According to the latest CoreLogic Home Price Insights Report, nationwide home values increased by 8.2% over the last twelve months. The dramatic rise was brought about as the inventory of homes for sale reached historic lows at the same time buyer demand was buoyed by record-low mortgage rates. As CoreLogic explained:
“Home price growth remained consistently elevated throughout 2020. Home sales for the year are expected to register above 2019 levels. Meanwhile, the availability of for-sale homes has dwindled as demand increased and coronavirus (COVID-19) outbreaks continued across the country, which delayed some sellers from putting their homes on the market.
While the pandemic left many in positions of financial insecurity, those who maintained employment and income stability are also incentivized to buy given the record-low mortgage rates available; this is increasing buyer demand while for-sale inventory is in short supply.”
Where will home values go in 2021?
Home price appreciation in 2021 will continue to be determined by this imbalance of supply and demand. If supply remains low and demand is high, prices will continue to increase.
According to the National Association of Realtors (NAR), the current number of single-family homes for sale is 1,080,000. At the same time last year, that number stood at 1,450,000. We are entering 2021 with approximately 270,000 fewer homes for sale than there were one year ago.
However, there is some speculation that the inventory crush will ease somewhat as we move through the new year for two reasons:
1. As the health crisis eases, more homeowners will be comfortable putting their houses on the market.
2. Some households impacted financially by the pandemic will be forced to sell.
Low mortgage rates have driven buyer demand over the last twelve months. According to Freddie Mac, rates stood at 3.72% at the beginning of 2020. Today, we’re starting 2021 with rates one full percentage point lower than that. Low rates create a great opportunity for homebuyers, which is one reason why demand is expected to remain high throughout the new year.
Taking into consideration these projections on housing supply and demand, real estate analysts forecast homes will continue to appreciate in 2021, but that appreciation may be at a steadier pace than last year. Here are their forecasts:
There’s still a very limited number of homes for sale for the great number of purchasers looking to buy them. As a result, the concept of “supply and demand” mandates that home values in the country will continue to appreciate.
At the onset of the economic disruptions caused by the COVID pandemic, the government quickly put into place forbearance plans to allow homeowners to remain in their homes without making their monthly mortgage payments. Today, almost three million households are actively in a forbearance plan. Though 29.4% of those in forbearance have continued to stay current on their payments, many have not.
Yanling Mayer, Principal Economist at CoreLogic, recently revealed:
“A distributional analysis of forborne loans’ payment status reveals that more than one third (39.1%) of all forborne loans are now 150+ days behind payment, while as many as 1-in-4 (25.5%) are 180+ days past due.”
These homeowners have been given permission to not make their payments, but the question now is: how many of them will be able to catch up after their forbearance program ends? There’s speculation that a forthcoming wave of foreclosures could be the result, and that could lead to another crash in home values like we saw a decade ago.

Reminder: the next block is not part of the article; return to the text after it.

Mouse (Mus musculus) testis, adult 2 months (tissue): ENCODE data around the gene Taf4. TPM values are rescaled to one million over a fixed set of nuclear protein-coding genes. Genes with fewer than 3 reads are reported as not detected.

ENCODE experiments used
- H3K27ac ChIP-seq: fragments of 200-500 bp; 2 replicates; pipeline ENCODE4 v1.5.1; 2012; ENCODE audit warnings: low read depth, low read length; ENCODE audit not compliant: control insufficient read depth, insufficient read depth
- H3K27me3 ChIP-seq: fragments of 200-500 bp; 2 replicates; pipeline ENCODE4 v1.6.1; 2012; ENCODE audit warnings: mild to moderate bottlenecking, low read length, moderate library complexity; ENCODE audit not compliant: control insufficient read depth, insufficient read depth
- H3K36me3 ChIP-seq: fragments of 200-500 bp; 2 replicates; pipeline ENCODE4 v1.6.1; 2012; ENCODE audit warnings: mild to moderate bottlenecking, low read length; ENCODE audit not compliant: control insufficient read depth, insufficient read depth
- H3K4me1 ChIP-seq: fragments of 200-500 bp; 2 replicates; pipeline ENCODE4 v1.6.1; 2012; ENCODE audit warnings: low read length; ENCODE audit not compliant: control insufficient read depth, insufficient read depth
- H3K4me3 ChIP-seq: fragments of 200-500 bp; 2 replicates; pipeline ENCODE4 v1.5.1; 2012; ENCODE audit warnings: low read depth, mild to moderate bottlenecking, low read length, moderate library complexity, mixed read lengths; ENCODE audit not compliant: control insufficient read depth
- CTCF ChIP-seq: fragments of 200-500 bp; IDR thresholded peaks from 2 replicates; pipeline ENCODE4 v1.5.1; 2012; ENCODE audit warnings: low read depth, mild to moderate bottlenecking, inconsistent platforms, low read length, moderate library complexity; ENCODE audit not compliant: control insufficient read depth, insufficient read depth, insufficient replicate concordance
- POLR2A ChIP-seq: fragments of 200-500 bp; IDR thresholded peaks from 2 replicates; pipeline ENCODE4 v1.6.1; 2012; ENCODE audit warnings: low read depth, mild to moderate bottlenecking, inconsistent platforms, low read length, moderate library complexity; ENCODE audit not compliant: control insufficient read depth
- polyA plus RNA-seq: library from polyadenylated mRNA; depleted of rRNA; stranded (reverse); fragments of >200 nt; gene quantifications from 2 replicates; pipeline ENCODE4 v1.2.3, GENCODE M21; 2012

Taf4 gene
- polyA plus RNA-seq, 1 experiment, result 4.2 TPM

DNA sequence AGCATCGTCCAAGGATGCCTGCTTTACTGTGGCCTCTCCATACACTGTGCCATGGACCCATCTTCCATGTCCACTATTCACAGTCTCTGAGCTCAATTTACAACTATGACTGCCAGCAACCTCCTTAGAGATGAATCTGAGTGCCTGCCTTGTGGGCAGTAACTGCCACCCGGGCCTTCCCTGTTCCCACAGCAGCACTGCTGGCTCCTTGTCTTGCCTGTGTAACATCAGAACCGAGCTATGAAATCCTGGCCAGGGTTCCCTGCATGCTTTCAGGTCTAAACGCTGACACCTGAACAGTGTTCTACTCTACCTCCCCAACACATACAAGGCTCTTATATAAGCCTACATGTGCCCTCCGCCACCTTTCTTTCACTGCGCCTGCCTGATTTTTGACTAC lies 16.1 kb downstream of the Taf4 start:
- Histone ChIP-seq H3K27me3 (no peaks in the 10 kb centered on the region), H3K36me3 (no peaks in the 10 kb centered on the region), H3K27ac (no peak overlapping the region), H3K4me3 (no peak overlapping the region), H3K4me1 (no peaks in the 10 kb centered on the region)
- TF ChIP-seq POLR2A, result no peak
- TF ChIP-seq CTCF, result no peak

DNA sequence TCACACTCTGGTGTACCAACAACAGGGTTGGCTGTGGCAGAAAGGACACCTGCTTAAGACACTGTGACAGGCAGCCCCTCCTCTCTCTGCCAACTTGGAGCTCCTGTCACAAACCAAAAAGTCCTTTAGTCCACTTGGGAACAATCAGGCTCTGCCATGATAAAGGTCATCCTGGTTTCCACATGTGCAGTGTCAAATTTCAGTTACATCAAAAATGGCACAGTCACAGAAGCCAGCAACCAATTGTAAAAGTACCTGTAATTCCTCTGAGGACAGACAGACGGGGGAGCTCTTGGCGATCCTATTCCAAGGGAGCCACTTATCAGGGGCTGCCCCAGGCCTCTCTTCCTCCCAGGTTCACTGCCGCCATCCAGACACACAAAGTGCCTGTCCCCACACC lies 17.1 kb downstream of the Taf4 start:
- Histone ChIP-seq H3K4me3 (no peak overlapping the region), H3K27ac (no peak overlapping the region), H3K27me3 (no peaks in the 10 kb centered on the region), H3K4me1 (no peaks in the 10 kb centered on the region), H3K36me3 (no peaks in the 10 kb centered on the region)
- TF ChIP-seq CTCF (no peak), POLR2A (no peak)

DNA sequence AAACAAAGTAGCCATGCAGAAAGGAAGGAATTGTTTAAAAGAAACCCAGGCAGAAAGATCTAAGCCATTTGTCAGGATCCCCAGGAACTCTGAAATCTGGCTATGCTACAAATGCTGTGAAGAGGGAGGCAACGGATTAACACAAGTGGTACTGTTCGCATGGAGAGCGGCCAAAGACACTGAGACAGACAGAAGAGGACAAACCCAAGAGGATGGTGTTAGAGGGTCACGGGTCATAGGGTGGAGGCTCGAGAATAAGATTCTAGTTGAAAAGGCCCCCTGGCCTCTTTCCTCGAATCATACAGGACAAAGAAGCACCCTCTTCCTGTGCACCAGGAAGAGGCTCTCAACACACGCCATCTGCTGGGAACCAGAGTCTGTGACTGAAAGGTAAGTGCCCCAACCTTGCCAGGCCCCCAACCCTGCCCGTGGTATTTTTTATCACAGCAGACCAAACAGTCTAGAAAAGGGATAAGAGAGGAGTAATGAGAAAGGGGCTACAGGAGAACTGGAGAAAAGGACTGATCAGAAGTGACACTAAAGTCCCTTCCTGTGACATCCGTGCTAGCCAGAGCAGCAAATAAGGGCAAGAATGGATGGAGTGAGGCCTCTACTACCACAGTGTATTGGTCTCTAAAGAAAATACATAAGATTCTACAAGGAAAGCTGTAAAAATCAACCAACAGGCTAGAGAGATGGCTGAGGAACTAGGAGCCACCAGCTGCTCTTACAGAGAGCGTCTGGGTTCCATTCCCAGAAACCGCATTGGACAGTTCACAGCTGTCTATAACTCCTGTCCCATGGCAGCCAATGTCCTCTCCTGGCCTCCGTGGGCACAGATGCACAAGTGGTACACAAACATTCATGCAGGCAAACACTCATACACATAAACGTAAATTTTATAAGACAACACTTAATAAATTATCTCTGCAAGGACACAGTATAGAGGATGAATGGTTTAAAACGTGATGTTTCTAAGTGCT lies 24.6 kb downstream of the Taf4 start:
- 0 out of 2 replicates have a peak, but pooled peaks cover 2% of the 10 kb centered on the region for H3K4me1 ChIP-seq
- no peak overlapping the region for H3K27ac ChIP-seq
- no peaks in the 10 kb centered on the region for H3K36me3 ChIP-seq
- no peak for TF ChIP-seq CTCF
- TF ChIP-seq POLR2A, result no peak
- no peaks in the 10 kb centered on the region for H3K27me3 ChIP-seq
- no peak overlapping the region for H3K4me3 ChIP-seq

However, today’s situation is different than the 2006-2008 housing crisis as many homeowners have tremendous amounts of equity in their homes.
What are the experts saying?
Over the last 30 days, several industry experts have weighed in on this subject.
“We may very well see a meaningful increase in the number of homes listed for sale as these borrowers choose to sell at what is arguably an intermediate top in the market and downsize to more affordable homes rather than face foreclosure.”
“The foreclosure process is based on two steps. First, the homeowner suffers an adverse economic shock…leading to the homeowner becoming delinquent on their mortgage. However, delinquency by itself is not enough to send a mortgage into foreclosure. With enough equity, a homeowner has the option of selling their home, or tapping into their equity through a refinance, to help weather the economic shock. It is a lack of sufficient equity, the second component of the dual trigger, that causes a serious delinquency to become a foreclosure.”
“With a greater cushion of equity, troubled homeowners have dramatically improved options: a greater ability to access funding (e.g. home equity lines) to keep paying monthly expenses until family finances might recover, improved ability to qualify for and support a loan modification, and, if push comes to shove, the ability to sell the home and monetize their increased net worth while reducing monthly payment obligations. So, what should lenders and servicers expect: a large number of foreclosures or only a modest increase? I believe the latter.”
With today’s positive equity situation, many homeowners will be able to use a loan modification or refinance to stay in their homes. If not, some will go to foreclosure, but most will be able to sell and walk away with their equity.
Won’t the additional homes on the market impact prices?
Distressed properties (foreclosures and short sales) sell at a significant discount. If homeowners sell instead of going into foreclosure, the impact on the housing market will be much less severe.
We must also realize there is currently an unprecedented lack of inventory on the market. Just last week, realtor.com explained:
“Nationally, the number of homes for sale was down 39.6%, amounting to 449,000 fewer homes for sale than last December.”
The Months Supply of Inventory in Reno-Sparks was 74% lower in December 2020 compared to December 2019. It’s important to remember that there is a sever shortage of homes for sale in the last several months, and inventory remains extremely low.
Nationally, the market has the potential to absorb half a million homes this year without it causing home values to depreciate.